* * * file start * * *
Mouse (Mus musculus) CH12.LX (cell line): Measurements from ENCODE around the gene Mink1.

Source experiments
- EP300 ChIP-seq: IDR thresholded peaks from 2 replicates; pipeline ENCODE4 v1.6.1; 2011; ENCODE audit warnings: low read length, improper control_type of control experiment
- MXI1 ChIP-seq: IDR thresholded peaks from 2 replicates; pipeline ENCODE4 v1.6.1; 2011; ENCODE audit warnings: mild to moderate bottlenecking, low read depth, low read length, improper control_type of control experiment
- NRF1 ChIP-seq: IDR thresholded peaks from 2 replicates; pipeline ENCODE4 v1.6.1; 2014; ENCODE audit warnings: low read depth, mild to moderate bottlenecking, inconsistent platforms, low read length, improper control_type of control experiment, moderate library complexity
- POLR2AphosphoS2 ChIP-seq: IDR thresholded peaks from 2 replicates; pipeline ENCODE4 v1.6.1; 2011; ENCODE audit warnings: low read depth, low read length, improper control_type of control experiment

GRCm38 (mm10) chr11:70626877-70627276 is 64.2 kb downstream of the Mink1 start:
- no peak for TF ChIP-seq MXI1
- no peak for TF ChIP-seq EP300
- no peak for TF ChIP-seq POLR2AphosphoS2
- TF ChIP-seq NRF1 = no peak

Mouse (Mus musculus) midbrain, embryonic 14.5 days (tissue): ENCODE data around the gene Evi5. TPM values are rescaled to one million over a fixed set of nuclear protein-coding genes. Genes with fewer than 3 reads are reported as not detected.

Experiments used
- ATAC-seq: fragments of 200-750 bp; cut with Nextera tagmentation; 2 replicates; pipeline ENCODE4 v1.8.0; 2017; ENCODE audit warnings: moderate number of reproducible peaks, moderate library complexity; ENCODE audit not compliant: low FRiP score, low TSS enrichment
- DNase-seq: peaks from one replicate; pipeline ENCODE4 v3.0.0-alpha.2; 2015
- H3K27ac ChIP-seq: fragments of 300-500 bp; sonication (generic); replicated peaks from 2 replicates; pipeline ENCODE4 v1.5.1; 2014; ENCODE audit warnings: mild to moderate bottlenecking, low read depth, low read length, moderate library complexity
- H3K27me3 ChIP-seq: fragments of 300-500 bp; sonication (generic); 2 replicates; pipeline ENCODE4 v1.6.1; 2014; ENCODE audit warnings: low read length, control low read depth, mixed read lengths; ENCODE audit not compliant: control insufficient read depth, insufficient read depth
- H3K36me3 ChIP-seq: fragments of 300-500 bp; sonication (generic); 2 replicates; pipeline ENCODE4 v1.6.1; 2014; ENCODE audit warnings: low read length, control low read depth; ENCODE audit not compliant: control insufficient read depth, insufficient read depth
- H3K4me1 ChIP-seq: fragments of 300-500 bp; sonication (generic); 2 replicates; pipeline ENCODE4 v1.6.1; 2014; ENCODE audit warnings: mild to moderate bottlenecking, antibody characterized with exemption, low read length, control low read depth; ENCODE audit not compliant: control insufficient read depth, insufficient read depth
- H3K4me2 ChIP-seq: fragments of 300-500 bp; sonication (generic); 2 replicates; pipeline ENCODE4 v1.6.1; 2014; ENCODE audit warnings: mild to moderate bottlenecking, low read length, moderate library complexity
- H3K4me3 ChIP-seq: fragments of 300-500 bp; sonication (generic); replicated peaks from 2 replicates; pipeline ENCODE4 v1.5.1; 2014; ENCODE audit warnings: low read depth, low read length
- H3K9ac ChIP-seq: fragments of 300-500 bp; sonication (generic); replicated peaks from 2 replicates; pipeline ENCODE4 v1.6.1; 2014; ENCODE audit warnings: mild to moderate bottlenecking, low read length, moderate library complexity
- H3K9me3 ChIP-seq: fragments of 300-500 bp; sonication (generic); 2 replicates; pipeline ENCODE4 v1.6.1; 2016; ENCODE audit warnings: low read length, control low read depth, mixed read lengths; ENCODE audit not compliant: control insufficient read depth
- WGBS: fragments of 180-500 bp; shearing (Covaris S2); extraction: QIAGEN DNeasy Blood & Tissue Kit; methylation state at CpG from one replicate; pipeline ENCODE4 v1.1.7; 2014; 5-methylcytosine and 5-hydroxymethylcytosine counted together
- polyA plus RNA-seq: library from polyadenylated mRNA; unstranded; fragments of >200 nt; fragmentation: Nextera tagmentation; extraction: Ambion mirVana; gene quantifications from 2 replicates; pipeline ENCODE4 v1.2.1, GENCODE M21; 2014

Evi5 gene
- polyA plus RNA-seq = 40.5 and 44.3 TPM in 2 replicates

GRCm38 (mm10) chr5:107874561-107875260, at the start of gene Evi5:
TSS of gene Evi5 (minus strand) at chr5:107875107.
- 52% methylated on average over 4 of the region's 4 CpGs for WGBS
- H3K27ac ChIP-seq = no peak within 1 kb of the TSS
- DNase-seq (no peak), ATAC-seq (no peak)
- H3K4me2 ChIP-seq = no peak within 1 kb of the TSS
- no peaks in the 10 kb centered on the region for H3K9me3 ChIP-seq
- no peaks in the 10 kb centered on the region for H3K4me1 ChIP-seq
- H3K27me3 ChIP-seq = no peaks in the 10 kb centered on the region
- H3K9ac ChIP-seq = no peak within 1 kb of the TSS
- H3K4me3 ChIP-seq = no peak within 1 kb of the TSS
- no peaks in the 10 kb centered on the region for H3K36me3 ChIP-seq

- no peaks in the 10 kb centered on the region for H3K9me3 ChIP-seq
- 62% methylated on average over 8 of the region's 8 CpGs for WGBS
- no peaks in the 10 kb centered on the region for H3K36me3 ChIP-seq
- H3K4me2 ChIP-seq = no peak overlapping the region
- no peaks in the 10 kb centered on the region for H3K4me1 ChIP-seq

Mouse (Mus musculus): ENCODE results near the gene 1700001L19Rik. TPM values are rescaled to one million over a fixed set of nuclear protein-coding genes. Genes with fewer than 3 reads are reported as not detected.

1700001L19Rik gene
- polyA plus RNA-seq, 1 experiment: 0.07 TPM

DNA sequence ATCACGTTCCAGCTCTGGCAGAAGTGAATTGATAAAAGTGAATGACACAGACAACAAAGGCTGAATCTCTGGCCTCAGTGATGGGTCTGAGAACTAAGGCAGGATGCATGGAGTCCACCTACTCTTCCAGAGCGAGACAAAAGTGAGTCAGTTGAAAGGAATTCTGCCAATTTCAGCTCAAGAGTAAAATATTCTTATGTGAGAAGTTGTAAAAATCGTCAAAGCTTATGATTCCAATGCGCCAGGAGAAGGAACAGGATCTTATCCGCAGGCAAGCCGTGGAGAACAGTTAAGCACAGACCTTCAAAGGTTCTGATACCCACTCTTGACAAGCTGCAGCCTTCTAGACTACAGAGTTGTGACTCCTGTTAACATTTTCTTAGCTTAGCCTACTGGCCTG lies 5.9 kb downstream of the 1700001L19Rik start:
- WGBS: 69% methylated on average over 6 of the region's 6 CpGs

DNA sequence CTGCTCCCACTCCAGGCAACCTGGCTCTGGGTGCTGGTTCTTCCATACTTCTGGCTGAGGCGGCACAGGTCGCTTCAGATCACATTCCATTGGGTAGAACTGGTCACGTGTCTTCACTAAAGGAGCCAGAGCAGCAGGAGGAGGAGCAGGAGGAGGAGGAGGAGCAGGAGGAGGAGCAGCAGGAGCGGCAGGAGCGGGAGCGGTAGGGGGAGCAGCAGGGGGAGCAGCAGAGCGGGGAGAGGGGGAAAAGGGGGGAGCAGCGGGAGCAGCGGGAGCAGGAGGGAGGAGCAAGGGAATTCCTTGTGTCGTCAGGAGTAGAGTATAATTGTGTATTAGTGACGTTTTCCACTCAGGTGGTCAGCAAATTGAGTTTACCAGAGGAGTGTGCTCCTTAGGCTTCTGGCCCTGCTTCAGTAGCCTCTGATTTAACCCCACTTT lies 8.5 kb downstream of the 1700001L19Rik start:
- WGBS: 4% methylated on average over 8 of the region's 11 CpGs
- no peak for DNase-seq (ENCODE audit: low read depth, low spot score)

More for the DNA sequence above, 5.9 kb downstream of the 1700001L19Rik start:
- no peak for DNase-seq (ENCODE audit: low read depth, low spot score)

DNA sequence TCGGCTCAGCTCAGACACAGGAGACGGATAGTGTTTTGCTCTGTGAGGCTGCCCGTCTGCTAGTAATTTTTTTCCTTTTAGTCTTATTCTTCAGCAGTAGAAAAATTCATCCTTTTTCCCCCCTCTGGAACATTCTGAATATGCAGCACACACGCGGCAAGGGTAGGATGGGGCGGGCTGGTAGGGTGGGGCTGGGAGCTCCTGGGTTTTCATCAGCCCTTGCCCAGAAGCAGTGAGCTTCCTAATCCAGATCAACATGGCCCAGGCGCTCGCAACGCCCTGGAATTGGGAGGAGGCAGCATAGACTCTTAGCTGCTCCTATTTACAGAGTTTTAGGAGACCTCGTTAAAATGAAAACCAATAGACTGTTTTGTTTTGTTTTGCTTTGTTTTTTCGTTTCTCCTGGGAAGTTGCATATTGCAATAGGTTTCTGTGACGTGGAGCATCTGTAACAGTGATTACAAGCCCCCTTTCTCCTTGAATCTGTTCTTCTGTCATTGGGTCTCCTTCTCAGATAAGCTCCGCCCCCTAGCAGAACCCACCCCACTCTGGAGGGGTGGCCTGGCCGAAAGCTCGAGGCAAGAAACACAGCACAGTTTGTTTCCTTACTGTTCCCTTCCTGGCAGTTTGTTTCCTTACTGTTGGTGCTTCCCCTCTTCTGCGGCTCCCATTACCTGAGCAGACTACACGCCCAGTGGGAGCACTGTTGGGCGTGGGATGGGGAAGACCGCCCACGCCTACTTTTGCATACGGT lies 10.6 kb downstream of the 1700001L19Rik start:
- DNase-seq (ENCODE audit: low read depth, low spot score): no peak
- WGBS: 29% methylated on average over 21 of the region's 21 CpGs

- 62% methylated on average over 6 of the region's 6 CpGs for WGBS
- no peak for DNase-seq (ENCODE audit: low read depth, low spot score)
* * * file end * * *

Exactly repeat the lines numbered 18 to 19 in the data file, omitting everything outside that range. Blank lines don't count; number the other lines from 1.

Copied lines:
- H3K36me3 ChIP-seq: fragments of 300-500 bp; sonication (generic); 2 replicates; pipeline ENCODE4 v1.6.1; 2014; ENCODE audit warnings: low read length, control low read depth; ENCODE audit not compliant: control insufficient read depth, insufficient read depth
- H3K4me1 ChIP-seq: fragments of 300-500 bp; sonication (generic); 2 replicates; pipeline ENCODE4 v1.6.1; 2014; ENCODE audit warnings: mild to moderate bottlenecking, antibody characterized with exemption, low read length, control low read depth; ENCODE audit not compliant: control insufficient read depth, insufficient read depth